The gift of envy for the self-employed (and everyone else)

Do not overrate what you have received, nor envy others.
He who envies others does not achieve peace.


It’s not every day I find myself in disagreement with the Buddha. Today’s one of those days. I’m okay with it.

We’ve all felt those twinges of envy at one time or another, right?

…Envy of those who are doing better financially than we are with their businesses, despite how hard we’re working.

…Envy of those who have huge, loyal audiences but who don’t seem as genuinely kind or honest as we are.

…Envy of people for whom writing seems to come so much more easily than it does for us, or who have more time to do it.

…Envy of those who seem to have it all together with their lives, while we’re still facing a struggle.

I use the word twinge, but I know that it can range from a nagging little gnat in our ear to a full-blown can’t-get-it-out-of-my-mind obsession that follows us around all day.

Author Anne Lamott has a hilariously thoughtful examination of how she felt about—and dealt with—an experience of envy in her book Bird by Bird. It’s one of those rare passages so life-altering for me that I can almost recite it from memory. In it, she’s dealing with her feelings about a writer friend who is constantly telling Anne about her great successes, at a time when she and her young son are struggling mightily.

Sometimes I would get off the phone and cry.

After a while I started asking people for help.

One person reminded me of what Jean Rhys once wrote, that all of us writers are little rivers running into one lake, that what is good for one is good for all, that we all collectively share in one another’s success and acclaim. I said, “You are a very, very angry person.”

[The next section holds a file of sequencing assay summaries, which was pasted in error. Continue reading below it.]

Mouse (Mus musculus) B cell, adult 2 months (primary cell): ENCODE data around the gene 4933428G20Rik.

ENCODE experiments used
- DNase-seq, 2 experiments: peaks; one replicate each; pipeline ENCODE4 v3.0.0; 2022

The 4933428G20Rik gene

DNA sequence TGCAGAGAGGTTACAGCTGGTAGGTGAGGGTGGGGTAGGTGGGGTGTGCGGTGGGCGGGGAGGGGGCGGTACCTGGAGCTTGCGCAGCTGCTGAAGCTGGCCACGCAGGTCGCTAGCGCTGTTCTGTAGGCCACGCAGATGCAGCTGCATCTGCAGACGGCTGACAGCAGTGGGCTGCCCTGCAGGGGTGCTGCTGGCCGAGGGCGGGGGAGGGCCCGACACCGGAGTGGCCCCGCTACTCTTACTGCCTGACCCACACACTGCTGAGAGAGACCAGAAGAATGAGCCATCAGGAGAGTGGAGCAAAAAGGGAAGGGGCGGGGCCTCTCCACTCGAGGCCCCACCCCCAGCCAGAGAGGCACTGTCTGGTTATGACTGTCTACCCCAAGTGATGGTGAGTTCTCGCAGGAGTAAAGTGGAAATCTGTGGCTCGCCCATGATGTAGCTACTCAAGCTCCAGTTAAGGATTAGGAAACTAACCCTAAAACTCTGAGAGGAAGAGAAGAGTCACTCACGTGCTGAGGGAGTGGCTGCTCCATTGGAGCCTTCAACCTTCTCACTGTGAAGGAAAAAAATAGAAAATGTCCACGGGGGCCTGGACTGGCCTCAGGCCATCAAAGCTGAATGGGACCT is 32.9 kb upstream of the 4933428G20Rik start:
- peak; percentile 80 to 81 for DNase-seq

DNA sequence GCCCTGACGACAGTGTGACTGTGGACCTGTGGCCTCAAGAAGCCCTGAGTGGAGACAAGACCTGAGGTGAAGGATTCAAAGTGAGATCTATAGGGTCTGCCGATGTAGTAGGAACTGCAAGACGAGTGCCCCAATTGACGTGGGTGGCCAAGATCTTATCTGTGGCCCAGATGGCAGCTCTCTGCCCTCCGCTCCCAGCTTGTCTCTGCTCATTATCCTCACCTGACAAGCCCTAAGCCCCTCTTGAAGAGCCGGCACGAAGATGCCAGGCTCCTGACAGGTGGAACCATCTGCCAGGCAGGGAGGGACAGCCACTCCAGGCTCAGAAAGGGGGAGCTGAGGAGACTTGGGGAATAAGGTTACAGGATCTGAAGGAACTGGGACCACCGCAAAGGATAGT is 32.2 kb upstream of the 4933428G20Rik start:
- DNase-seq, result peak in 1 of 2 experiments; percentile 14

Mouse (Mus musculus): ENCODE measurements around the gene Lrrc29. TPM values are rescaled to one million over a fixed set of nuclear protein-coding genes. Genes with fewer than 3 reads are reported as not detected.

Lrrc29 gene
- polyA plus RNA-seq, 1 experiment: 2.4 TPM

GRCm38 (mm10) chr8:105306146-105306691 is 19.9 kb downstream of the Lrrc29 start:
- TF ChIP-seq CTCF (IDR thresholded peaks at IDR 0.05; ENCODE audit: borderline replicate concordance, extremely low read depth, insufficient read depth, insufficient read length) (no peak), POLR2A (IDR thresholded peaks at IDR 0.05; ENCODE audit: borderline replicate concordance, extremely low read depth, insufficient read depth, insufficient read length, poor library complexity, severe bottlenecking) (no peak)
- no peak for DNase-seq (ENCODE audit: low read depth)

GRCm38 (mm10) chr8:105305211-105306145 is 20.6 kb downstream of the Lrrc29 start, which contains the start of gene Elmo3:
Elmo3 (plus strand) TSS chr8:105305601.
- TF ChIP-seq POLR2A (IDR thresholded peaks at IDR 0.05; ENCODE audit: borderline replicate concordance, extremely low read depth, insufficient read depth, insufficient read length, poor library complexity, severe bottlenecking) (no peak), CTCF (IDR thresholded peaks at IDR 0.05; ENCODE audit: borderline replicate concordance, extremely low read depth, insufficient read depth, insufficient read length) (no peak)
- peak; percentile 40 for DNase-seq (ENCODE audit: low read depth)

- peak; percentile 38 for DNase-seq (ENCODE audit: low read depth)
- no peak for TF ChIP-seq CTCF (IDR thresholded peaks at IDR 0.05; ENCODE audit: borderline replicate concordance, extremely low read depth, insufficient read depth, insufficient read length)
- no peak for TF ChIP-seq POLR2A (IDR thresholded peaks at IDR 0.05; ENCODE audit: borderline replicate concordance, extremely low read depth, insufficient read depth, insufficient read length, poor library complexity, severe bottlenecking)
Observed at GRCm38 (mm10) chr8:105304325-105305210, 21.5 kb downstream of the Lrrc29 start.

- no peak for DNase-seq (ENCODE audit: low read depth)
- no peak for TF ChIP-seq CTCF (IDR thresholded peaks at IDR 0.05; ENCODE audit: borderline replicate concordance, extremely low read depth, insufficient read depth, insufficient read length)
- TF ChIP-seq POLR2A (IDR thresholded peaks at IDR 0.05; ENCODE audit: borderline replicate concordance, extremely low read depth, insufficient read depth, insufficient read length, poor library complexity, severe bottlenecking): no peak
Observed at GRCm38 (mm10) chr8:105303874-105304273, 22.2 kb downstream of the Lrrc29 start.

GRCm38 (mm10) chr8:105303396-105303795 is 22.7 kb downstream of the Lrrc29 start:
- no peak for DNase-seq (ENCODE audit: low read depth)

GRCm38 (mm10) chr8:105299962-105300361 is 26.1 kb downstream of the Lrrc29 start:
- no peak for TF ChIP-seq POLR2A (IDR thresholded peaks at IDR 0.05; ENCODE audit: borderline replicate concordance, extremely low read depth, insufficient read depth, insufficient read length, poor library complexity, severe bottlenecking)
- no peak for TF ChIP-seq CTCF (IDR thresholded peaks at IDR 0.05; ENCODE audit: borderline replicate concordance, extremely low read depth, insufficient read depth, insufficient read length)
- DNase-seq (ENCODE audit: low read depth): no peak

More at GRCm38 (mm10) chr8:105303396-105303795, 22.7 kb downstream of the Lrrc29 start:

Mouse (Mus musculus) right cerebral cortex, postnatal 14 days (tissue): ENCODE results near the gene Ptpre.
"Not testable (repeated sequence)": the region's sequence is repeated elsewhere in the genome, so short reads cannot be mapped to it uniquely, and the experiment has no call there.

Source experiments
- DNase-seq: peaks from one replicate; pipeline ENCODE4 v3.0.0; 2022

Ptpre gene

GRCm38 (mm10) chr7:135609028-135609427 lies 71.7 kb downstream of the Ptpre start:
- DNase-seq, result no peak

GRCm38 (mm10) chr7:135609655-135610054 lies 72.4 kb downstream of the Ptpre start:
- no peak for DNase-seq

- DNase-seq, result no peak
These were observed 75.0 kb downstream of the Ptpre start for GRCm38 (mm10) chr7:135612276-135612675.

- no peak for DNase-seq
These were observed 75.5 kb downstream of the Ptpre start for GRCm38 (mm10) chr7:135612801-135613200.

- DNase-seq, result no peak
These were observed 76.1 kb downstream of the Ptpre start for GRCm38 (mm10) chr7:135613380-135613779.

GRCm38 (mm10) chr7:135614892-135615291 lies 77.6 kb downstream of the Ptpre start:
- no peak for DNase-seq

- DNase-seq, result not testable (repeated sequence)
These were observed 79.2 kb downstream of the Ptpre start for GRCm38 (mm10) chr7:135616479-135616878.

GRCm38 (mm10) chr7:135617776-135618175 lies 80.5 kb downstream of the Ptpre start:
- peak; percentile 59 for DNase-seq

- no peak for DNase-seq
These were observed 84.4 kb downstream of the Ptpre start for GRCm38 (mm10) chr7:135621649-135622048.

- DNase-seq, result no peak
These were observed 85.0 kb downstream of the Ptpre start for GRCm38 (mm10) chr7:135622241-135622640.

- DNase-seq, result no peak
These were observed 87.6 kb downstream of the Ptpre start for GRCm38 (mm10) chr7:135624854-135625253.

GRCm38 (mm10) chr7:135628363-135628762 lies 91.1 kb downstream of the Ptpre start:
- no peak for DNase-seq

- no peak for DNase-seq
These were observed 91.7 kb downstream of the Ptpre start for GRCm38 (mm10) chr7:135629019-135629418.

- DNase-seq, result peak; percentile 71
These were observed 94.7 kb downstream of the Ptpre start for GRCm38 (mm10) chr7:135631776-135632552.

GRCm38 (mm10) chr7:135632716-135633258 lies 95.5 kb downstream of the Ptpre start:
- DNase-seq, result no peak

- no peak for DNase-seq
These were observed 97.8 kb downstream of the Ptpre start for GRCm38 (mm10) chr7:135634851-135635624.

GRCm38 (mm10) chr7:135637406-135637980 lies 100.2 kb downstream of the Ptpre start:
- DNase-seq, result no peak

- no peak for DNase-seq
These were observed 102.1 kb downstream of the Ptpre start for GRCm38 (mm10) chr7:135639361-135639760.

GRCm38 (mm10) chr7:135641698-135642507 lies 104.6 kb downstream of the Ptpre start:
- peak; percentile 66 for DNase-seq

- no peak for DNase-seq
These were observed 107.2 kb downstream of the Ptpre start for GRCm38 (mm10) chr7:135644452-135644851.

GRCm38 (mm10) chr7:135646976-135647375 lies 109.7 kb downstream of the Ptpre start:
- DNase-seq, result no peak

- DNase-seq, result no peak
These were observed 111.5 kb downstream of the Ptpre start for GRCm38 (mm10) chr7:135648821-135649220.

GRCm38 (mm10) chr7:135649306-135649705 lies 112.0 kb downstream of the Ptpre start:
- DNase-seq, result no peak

My therapist said that jealousy is a secondary emotion, that it is born out of feeling excluded and deprived, and that if I worked on those age-old feelings, I would probably break through the jealousy. I tried to get her to give me a prescription for Prozac, but she said that this other writer was in my life to help me heal my past.  […] She said to go ahead and feel the feelings. I did. They felt like shit.

It took many, many years for me to “feel the feelings” and even longer to find the startling gift that envy comes with.

Frankly, envy/jealousy has always felt terrible to me on every level, but I couldn’t seem to dodge it, especially when I was first building my business and deciding what to do with my life. I created services that people needed, did the networking, wrote like a madwoman, but still, I wasn’t getting any traction.

In particular, the exhaustion of trying to survive the move from a stable, auto-deposit paycheck to the uncertainty of self-employment was far harder than I’d thought it would be. There were many times I went to sleep knowing that the next morning I’d give up and get a job again. And the next morning I didn’t.

Envy was dreadful then (though I’d never call it a ‘deadly sin’…whose idea was that?) When I’d meet someone who’d enjoyed immediate success because a family member had bankrolled a huge marketing budget, or who’d enjoyed a burst of media exposure before they’d had to even work very hard, envy would sometimes sit in my belly like a stone.

The solution for me came from a place where lots of great solutions originate: My journal.

I don’t journal daily, but I do it regularly. I capture where I am with life, what I’m seeing and feeling and working on, and what I want to do next. Flipping back through my journals one winter’s evening, I started to notice how envy would creep into my writing. It was like one of those optical illusion posters—one minute it’s a blob, the next minute it’s Abraham Lincoln, clear as day.

I started counting the number of times I grumpily used certain words and phrases: “I wish…”Some day…” Fortunate and rich and lucky break popped up too.